Preparing for a workplace violence event in your company

Also see Part 1: Employers can take steps to prevent workplace violence

The increasing number of workplace violence incidents in our country have employees increasingly concerned for their safety at work. Last week’s blog addressed many ways employers can prevent workplace violence. Those suggestions range from strong employment practices throughout the employment life cycle, to policy choices, customer service and building security options. No matter how many steps we take, if our facility is public or the wrong person gets access somehow, violence can still erupt in our workplaces.

A recent example of this is an incident that occurred recently in a Los Angeles Trader Joe’s grocery store. A chase related to a domestic dispute ended in a crash outside of the store and the gunman ran into the store where employees and customers ended up in the middle of gunfire and many became hostages. There was no way for Trader Joe’s to anticipate this situation or prevent it. But the actions of several employees indicate they may have had some training. It’s important to have a plan for how management and employees should react to such an event that focuses on a prompt response to minimizing injuries and casualties.

Take steps to prepare your employees

There are steps employers can take to prepare for the possibility of an act of violence that can’t be prevented or predicted.

If you are preparing your company for the potential of an act of violence, it’s good to let your employees know. If employees know that you are making work environment safety a priority, that will help reduce the feelings of uncertainty. Tell them what you already have in place. They may know or may need a refresher. It may be a good time to encourage suggestions, as well, since your employees may have already formulated some ideas about how to be safe at work.

Employers should develop emergency procedures, so all staff members are on the same page. In Part 1 of this blog, we discussed the potential for allowing or encouraging properly permitted individuals to carry guns to assist in the event of an active shooter situation.  If you are considering this as a company, it should be considered with proper counsel, as there are many cascading responsibilities to consider. Whether or not this is an option, it’s important for all employers to have a plan that guides employees should such an incident occur.

Use local resources to form a plan

Your local law enforcement agencies are a good resource to assist in forming a plan. Additionally, the FBI has created a resource for companies called “Run. Hide. Fight. ® Surviving an Active Shooter Event.” (https://www.fbi.gov/about/partnerships/office-of-partner-engagement/active-shooter-resources/responding-to-an-active-shooter-crisis-situation). The video contains practical, general suggestions for employers and employees that are presented in a brief, concise, simple to understand format. The video takes the “run, hide, fight” approach, in that order.

In the recent Trader Joe’s incident, many employees took the first approach of fleeing the scene. They were seen heading out doors and windows throughout the facility. The second option of hiding or setting up barriers between themselves and the shooter can also be seen in the Trader Joe’s example, where there were reports of many barricading themselves into spaces to stop the shooter from getting to their part of the facility. Finally, when all else fails, the video suggests employees may have to fight the shooter. That didn’t happen in the Trader Joe’s incident, but there have certainly been incidents where that has happened causing the situation to be resolved quickly.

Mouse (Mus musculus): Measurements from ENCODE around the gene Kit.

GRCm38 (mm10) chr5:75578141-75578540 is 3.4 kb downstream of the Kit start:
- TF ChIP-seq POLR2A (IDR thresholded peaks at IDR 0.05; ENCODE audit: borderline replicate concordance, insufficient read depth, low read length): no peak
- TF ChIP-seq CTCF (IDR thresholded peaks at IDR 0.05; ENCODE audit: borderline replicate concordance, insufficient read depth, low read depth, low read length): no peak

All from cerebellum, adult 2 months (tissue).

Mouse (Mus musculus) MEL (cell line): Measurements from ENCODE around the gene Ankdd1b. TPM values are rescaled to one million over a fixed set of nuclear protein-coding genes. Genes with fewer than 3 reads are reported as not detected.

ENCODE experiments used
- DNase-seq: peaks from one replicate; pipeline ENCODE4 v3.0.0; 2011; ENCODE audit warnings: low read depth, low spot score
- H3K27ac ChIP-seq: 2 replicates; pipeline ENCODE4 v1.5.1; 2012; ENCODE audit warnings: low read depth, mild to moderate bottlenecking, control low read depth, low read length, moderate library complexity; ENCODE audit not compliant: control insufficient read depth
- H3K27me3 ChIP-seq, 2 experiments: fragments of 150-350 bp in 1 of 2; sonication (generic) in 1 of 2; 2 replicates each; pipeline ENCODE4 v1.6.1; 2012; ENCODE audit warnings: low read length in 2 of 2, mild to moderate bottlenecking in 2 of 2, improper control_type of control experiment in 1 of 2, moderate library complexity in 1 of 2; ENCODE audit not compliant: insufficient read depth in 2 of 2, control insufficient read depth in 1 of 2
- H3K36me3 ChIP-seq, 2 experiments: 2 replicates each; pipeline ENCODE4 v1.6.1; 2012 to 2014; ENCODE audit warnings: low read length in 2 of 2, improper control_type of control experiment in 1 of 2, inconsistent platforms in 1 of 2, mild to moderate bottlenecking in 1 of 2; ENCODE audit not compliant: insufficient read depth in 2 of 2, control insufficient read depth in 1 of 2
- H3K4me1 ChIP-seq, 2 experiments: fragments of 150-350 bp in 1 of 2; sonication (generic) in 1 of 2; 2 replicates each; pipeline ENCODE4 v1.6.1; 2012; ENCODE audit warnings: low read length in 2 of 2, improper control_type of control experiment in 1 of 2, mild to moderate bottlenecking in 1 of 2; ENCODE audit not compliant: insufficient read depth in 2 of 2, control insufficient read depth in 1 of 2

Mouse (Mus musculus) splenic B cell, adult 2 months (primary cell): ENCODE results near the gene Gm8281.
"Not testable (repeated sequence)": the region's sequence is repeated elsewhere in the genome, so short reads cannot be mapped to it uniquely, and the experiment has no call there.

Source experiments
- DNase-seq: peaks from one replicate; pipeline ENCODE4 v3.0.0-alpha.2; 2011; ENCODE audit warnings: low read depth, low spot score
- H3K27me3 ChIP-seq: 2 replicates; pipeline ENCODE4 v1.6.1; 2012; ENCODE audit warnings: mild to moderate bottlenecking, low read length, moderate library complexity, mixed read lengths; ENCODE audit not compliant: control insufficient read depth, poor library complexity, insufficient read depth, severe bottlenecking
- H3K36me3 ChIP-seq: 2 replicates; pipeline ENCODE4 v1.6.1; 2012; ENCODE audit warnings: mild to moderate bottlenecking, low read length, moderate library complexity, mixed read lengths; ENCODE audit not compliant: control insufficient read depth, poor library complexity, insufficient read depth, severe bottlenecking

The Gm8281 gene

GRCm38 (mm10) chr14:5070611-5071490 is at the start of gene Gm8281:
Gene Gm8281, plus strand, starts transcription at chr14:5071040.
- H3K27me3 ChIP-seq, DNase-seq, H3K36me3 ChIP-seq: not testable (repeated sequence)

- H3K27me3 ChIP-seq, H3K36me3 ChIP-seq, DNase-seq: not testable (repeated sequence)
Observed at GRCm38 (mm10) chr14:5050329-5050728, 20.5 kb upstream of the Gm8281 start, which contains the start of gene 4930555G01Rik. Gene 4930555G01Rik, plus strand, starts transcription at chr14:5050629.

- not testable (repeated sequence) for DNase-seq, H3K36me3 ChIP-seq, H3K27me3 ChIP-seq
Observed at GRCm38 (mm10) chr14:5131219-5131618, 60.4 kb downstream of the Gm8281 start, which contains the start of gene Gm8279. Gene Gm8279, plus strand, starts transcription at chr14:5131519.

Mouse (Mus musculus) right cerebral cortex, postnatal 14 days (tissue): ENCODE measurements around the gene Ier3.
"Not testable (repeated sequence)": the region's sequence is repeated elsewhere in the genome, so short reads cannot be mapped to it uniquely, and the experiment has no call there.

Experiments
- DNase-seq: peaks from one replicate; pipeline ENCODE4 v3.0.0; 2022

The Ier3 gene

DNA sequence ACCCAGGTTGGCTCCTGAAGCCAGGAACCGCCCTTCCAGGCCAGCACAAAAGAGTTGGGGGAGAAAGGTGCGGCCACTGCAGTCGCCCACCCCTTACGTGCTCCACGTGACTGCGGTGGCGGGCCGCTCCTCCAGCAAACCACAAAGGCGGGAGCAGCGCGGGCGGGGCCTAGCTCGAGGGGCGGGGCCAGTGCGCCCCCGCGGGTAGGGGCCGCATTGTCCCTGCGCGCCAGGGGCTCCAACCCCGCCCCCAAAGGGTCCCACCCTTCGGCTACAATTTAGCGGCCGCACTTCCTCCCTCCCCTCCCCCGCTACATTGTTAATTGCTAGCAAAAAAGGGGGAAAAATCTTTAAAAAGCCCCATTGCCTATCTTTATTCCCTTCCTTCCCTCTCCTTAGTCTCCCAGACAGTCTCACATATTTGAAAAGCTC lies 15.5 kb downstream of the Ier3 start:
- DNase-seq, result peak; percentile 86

In uncertain situations, many employees will find comfort in knowing that there are procedures in place for such an occurrence and what their roles are if an incident happens. As always, it’s important to clearly communicate the expected procedures to employees. Remember though, that while some will be relieved to know the plan, others may think it’s a worthless waste of time if the reasons for the procedures aren’t clearly defined.

Share and communicate your procedures clearly

New procedures can be rolled out at regular meetings or a special meeting can be held to communicate procedures. If your company chooses to show the FBI “Run. Hide. Fight.” video in a meeting, it, is a great way to start a productive discussion about your company’s expectations of employees in such an emergency. Ongoing training, such as reminders at regular meetings and posting procedures throughout the building or in a visible, central location may be good options for many employers, as well. And always remember that new hires will need to be brought up to speed with everyone else.

The responsibility of keeping employees safe is a heavy burden to carry, but there are many things employers can do to prepare for an incident to should it happen. Communicating prevention and preparedness strategies to employees can empower them and put them at ease as they face the uncertainty that comes with the modern-day reality of increased violence in the workplace.

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Trisha Crigger, Human Resources Generalist

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